Critics say nostalgia runs in twenty year cycles. Well, the comedy Austin Powers: Goldmember hit the big 2-0 mark this week and Beyoncé’s star turn as Foxxy Cleopatra hits all our Y2K-nostalgia pleasure points. Her fashion in the film is a delightfully camp affair: metallic booty shorts, midriff jackets, big gold hoop earrings, and dangerously low-slung jeans with dramatic flared legs. In honor of the film’s anniversary—and Beyoncé’s new album, Renaissance, releasing today—what better than to revisit one of the star’s most fashionable roles?
Foxxy’s character is a pastiche of leading ladies in Blaxploitation films—the sort of characters Hollywood legend Pam Grier made a name playing. It’s no surprise then that Beyoncé and Goldmember’s production team specifically mined Grier’s fashion, while also flipping through vintage issues of Ebony, Jet, and Vogue for inspiration. “When you start with a name like Foxxy Cleopatra, you can’t help but reference Pam Grier and that era. Goldmember was supposed to be set in ’75, but there were still a lot of ’60s aesthetics,” Deena Appel, costume designer, told Vulture in a recent oral history of the film.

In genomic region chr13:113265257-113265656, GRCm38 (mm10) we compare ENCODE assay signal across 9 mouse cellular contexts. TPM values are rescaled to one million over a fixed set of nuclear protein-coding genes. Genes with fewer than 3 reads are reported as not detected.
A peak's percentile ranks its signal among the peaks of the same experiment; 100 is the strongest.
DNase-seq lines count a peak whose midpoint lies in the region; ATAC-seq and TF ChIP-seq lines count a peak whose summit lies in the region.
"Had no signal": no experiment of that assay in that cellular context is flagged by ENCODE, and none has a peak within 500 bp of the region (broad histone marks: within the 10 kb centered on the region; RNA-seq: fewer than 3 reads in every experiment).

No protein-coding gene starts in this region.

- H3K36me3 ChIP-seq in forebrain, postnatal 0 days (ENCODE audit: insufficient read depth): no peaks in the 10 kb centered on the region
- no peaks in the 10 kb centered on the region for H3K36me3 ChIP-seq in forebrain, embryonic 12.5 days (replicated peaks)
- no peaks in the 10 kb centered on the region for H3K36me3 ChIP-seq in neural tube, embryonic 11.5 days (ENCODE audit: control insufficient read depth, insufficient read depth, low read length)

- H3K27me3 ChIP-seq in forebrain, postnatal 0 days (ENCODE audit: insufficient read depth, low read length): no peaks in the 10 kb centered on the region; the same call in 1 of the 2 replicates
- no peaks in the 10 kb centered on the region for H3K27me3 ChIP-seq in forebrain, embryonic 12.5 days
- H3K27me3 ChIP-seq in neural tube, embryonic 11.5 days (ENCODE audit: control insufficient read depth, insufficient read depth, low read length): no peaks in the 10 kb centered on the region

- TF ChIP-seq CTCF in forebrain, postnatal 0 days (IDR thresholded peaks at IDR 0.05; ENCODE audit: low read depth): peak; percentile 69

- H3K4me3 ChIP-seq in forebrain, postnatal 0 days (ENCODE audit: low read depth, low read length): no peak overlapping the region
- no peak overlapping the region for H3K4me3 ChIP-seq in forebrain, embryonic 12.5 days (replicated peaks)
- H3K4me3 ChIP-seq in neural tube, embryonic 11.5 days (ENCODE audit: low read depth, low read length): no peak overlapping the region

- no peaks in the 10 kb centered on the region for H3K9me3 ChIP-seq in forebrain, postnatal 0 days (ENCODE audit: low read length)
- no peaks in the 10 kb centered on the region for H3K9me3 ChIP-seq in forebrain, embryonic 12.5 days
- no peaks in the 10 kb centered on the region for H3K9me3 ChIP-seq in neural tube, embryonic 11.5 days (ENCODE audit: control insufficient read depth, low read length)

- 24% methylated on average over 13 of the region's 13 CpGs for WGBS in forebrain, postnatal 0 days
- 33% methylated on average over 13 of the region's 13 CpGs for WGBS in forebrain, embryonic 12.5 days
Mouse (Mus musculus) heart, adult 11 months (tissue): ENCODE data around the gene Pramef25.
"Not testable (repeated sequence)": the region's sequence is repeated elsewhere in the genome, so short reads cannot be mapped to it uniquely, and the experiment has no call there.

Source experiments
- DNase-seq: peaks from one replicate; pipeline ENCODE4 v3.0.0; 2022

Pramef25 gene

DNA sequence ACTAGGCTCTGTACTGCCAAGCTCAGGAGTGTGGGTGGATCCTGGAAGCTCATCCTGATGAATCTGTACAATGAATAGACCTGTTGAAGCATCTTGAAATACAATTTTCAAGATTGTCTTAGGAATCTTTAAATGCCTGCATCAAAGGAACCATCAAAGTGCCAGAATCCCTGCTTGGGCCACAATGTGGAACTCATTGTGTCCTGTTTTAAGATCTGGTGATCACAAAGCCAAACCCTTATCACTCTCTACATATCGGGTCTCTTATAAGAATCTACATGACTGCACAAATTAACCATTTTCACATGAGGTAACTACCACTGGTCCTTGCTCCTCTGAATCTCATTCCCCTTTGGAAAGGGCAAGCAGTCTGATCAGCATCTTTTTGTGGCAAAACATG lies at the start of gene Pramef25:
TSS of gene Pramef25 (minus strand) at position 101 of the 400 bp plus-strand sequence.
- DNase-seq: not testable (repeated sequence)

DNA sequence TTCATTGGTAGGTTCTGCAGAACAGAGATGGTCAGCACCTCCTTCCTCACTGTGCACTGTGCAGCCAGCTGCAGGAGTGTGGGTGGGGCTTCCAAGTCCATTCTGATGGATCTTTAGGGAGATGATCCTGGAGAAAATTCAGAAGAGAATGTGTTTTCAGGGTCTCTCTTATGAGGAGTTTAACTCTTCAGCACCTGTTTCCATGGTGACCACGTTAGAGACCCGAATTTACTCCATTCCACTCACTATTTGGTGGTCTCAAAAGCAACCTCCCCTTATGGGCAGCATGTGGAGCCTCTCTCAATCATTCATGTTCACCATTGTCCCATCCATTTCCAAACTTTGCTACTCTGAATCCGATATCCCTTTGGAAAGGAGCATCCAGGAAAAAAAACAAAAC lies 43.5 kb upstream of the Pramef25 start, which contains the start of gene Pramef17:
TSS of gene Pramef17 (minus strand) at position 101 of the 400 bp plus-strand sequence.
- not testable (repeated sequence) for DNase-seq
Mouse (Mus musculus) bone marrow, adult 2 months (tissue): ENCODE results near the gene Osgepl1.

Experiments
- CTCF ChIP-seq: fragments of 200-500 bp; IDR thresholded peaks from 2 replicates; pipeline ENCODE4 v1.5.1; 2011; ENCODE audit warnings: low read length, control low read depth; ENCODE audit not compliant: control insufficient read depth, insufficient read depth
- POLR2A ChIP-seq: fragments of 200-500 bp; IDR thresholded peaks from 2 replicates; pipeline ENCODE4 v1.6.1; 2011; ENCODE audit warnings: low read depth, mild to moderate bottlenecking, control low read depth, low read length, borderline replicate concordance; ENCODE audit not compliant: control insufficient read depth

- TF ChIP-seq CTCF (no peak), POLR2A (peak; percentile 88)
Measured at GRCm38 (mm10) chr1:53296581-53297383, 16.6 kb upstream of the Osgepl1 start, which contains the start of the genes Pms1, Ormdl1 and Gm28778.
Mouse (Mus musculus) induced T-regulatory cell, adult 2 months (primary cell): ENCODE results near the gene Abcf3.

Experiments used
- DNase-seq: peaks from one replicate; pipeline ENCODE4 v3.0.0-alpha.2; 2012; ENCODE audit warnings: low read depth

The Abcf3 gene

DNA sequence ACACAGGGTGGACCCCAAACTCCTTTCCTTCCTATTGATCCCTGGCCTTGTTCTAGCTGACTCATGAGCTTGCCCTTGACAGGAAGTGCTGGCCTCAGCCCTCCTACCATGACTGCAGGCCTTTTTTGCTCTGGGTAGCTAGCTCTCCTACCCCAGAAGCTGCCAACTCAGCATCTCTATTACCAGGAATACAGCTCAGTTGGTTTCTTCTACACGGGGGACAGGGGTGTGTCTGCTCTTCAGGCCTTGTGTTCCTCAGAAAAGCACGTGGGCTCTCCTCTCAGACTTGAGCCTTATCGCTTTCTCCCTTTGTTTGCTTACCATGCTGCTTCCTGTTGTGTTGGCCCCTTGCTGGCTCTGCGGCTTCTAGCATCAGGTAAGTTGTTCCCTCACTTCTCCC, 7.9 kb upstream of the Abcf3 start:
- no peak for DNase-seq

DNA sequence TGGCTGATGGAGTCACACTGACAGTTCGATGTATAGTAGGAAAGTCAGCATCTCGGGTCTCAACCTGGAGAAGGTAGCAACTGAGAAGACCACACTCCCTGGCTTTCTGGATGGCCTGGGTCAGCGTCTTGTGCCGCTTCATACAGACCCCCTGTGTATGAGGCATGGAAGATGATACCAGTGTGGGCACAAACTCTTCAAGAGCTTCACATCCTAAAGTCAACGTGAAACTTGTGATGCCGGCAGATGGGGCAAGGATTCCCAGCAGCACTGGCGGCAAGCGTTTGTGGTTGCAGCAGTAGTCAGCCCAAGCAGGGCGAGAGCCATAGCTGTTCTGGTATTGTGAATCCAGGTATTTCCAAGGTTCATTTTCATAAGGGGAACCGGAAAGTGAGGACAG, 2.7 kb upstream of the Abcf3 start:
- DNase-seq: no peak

Ever the conceptual artist, Beyoncé even tapped into the character’s funky ’70s wardrobe off-screen. One standout moment came when she rocked an afro during a Destiny’s Child concert in Rotterdam, Netherlands. The afro made an unofficial press tour, of sorts — Bey rocking the ’do during an appearance on the video countdown show 106 & Park (R.I.P.) and on a Jay Leno-hosted The Tonight Show.
The undeniable showstopper moment for Beyoncé’s Goldmember fashion era came with the visual for “Work It Out.” The Pharrell-produced track was featured on the Goldmember soundtrack and, for the video, Beyoncé leaned into a high-glam, roller-disco look. Featuring bedazzled jeans, a diamond encrusted hula hoop, and a slinky gold dress, the video is as much a vision of ‘70s fashion as it is of ’70s fashion adapted to early ’00s tastes.
After Goldmember, Beyoncé largely abandoned the Blaxploitation star look and moved on to carving out an aesthetic firmly grounded in modern pop aesthetics — leading to a bevy of iconic fashion moments, like her “Crazy in Love” look. But we’ll never forget you, Foxxy Cleopatra.